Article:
Learn all about this emerging zoonotic tickborne parasite
Babesiosis sounds like a fun word. But, in all seriousness, there’s nothing good about it. Babesiosis is a tick-borne disease that can be fatal. Per 2019 statistics, fatality rates of patients hospitalized ranged from 6-9%. Approximately 20% of immunocompromised patients who contracted the infection and those who got it through transfusion of contaminated blood products died. People get the disease through the bite of a tick infected with Babesia microti, a microscopic parasite that infects red blood cells. Per AABB.org, “The incidence of babesiosis has increased exponentially in the U.S. Northeast from 2011 to 2019.” And, unfortunately, it remains on the rise. Here’s what you should know.
NBC News reports that babesiosis is currently increasing in eight states. The disease is now labeled an endemic in three new ones to include Maine, New Hampshire, and Vermont. Other high-incident states are Connecticut, Massachusetts, Minnesota, New Jersey, New York, Rhode Island, and Wisconsin. However, Minnesota and Wisconsin reported recent declines. Researchers believe that increased deer populations and deforestation are contributing factors for the spread of babesiosis, coupled with rising global temperatures, mild winters, and increased humidity that allows ticks to thrive. Per WION News, the CDC claimed that over 16,456 cases have been reported by 37 states from 2011 to 2019, with the largest numbers coming from New York, Massachusetts, and Connecticut respectively during that time.
Up to 20% of reported adult cases and 50% of pediatric ones are asymptomatic, meaning those patients show no symptoms. Signs of babesiosis include fever, chills, sweats, headaches, body aches, nausea, fatigue, and muscle and joint pain. Onset of symptoms may sometimes be described as slow. Infections may also lead to a type of anemia called hemolytic anemia. Older folks and those who are immunocompromised are more likely to have severe outcomes such as low blood platelet counts, kidney failure, and respiratory distress from fluid build up in the lungs as examples. Unlike Lyme disease, another tick-borne illness that causes fever, muscle ache, and may have an accompanying bullseye rash to help identify the presence of Lyme disease, babesiosis has no tell-tale rash. Because cases are rising in numerous states, medical experts are doing their best to increase awareness of the disease. They also work to clear up myths. Currently, babesiosis is not spread from person to person. However, it can be transmitted via blood transfusion with “significantly worse outcomes” for patients.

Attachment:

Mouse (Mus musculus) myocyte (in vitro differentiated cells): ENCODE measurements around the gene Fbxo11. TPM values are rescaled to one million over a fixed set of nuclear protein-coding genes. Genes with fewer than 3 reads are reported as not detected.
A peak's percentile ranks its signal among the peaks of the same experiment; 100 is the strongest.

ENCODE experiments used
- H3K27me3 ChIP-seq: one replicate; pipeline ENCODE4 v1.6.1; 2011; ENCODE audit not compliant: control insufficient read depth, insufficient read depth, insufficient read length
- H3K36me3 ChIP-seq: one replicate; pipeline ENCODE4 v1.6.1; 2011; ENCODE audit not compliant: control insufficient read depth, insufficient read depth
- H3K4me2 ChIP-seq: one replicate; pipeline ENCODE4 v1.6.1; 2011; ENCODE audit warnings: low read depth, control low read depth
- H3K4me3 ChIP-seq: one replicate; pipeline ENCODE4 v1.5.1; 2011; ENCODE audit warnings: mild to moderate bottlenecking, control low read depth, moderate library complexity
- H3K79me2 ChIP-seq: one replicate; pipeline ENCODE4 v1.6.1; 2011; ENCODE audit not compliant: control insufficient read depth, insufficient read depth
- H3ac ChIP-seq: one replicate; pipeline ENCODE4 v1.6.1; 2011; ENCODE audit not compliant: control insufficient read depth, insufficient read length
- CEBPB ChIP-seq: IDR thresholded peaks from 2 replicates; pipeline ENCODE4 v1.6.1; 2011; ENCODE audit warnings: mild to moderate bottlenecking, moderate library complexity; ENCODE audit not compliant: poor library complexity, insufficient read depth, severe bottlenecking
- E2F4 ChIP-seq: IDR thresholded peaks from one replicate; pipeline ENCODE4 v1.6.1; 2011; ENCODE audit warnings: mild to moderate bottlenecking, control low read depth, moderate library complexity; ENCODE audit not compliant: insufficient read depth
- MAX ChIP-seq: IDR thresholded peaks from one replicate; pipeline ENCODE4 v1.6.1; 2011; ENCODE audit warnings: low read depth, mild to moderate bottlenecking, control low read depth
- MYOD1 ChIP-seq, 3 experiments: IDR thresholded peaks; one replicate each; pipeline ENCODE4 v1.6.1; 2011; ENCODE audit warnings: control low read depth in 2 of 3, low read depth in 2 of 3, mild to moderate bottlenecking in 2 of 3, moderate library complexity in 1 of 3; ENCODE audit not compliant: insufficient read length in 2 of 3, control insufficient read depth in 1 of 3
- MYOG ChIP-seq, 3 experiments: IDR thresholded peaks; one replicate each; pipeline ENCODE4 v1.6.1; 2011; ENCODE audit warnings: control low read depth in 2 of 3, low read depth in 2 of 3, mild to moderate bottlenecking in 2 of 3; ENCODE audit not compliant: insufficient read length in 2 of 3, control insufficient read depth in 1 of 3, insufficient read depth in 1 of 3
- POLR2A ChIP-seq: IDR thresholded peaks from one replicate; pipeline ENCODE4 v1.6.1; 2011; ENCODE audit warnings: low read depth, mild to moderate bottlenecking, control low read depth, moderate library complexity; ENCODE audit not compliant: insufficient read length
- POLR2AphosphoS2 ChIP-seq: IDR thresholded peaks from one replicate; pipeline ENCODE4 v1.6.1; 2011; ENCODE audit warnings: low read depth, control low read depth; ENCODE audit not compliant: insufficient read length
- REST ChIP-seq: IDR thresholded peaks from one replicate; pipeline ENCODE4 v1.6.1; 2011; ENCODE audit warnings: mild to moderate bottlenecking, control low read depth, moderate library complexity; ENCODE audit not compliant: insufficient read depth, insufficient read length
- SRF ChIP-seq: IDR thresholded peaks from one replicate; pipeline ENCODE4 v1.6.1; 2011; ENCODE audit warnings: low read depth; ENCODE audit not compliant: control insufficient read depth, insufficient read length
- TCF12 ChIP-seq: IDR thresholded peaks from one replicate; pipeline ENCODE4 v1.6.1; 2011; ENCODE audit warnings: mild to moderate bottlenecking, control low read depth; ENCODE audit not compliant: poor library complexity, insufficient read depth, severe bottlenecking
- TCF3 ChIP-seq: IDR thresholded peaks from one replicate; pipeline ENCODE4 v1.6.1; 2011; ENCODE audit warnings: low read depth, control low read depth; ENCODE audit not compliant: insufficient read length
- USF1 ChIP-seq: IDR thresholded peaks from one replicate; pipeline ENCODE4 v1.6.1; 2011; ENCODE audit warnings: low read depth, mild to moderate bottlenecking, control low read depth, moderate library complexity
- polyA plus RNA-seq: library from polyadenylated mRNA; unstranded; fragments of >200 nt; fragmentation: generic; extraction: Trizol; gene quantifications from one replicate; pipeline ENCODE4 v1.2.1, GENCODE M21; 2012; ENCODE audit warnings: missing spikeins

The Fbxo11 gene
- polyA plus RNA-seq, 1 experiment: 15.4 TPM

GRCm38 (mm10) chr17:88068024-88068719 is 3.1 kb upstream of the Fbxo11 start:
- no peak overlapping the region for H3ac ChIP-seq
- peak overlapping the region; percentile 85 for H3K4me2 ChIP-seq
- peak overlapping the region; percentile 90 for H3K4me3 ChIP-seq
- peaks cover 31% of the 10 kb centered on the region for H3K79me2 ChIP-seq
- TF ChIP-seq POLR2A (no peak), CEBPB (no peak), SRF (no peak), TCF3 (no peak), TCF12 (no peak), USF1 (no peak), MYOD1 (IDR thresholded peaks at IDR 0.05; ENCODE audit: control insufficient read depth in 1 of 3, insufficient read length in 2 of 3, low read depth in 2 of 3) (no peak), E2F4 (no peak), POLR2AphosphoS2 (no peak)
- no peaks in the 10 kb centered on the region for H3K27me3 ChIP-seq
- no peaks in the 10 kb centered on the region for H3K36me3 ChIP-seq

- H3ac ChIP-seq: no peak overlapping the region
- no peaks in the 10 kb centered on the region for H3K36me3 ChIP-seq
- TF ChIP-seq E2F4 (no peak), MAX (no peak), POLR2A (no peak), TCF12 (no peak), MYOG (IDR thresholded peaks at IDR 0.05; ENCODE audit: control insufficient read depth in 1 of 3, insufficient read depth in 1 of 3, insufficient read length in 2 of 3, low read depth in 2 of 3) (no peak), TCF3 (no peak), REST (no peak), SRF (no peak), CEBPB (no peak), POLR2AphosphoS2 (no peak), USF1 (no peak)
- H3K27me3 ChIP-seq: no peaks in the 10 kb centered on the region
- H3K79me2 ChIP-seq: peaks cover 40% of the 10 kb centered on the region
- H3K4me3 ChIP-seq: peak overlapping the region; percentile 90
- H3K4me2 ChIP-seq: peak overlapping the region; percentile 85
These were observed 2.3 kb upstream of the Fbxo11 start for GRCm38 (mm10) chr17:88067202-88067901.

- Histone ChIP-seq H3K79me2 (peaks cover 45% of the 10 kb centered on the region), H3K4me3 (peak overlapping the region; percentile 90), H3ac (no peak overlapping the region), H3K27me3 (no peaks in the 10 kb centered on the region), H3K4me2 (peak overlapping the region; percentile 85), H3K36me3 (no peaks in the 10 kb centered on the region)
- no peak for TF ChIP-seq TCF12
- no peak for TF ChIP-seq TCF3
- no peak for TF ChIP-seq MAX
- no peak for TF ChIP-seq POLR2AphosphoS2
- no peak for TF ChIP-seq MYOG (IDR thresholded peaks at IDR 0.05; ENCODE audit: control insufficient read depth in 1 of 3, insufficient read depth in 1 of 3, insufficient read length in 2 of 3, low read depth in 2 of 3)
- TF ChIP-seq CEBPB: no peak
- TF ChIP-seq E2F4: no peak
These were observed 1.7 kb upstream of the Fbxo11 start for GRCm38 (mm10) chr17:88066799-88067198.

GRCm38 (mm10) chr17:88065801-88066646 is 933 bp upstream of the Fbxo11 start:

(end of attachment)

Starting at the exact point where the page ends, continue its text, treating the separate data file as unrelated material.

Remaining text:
Since babesiosis is more severe than Lyme disease, and cases rising in numerous states, there are safety concerns. Babesiosis was originally recognized as a disease of cattle and other domesticated animals. The first human case appeared in 1957 and resulted in the death of a Croatian farmer. In the 1960s, the first North American case appeared on Nantucket Island, rendering it a nationally notifiable condition. In the U.S., the primary agent of transmission is the bite of the Ixodes scapularis, or deer tick, the same tick species responsible for Lyme disease. The greatest risk of being bitten by nymphs and female ticks exists during spring, summer, and fall.
While there currently are no immunizations for babesiosis, there are ways that people can protect themselves from infection. Avoiding ticks is the primary method. In the Northeast, babesiosis occurs both inland and in coastal areas. Ticks are known to live in grassy, brushy, and wooded places. Ticks may also live on animals and can sometimes live in yards and neighborhoods. The CDC recommends that those traveling in tick-infested areas treat clothing and gear (not skin) with 0.5% permethrin to kill ticks in contact with treated materials. Wear light-colored clothing which makes ticks easier to see. Before heading outside, cover exposed skin with long-sleeve shirts and long pants. If needed, tuck pant legs into socks or boots for added protection. When moving around outdoors, avoid wooded and brushy areas and those with high grass and leaf litter. Try to walk in the center of trails when possible. Additionally, apply EPA-registered insect repellents containing at least 20% DEET to keep ticks away. Talk to your veterinarian about ways to keep your pet safe.
Once back indoors, check clothing, gear, pets, and people for ticks. Shower right away to wash off potential unattached ticks. Inform the doctor if you’ve been bitten. If removal of attached ticks occur within 36 hours, risk of tick-borne infection is minimal. Thus, it’s important to act quickly and know how to completely remove a tick from a body using fine-tip tweezers. Take care not to squeeze, crush, or puncture the body of the tick which may contain infectious fluids. Small ticks can be hard to spot, thus folks who are experiencing symptoms and suspect they may have suffered a tick bite should notify their doctors. Note that symptoms often appear one to eight weeks after being bitten. While anyone can get babesiosis, the elderly and those with medical conditions such as weakened immune systems may have more severe symptoms. Nevertheless, early medical intervention is key.
This article is purely informational and is not intended as a medical resource or substitute for medical advice. As always, address any questions you have with a medical professional.
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